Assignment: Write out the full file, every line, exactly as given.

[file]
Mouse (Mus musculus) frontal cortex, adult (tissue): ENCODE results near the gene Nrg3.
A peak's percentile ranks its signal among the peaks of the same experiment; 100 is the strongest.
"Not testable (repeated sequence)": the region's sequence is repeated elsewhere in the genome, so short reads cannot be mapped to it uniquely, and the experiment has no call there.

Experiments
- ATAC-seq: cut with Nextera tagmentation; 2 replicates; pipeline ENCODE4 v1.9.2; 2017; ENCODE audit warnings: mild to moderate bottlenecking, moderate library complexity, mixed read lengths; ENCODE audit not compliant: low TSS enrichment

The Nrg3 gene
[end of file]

Mouse (Mus musculus) frontal cortex, adult (tissue): ENCODE results near the gene Nrg3.
A peak's percentile ranks its signal among the peaks of the same experiment; 100 is the strongest.
"Not testable (repeated sequence)": the region's sequence is repeated elsewhere in the genome, so short reads cannot be mapped to it uniquely, and the experiment has no call there.

Experiments
- ATAC-seq: cut with Nextera tagmentation; 2 replicates; pipeline ENCODE4 v1.9.2; 2017; ENCODE audit warnings: mild to moderate bottlenecking, moderate library complexity, mixed read lengths; ENCODE audit not compliant: low TSS enrichment

The Nrg3 gene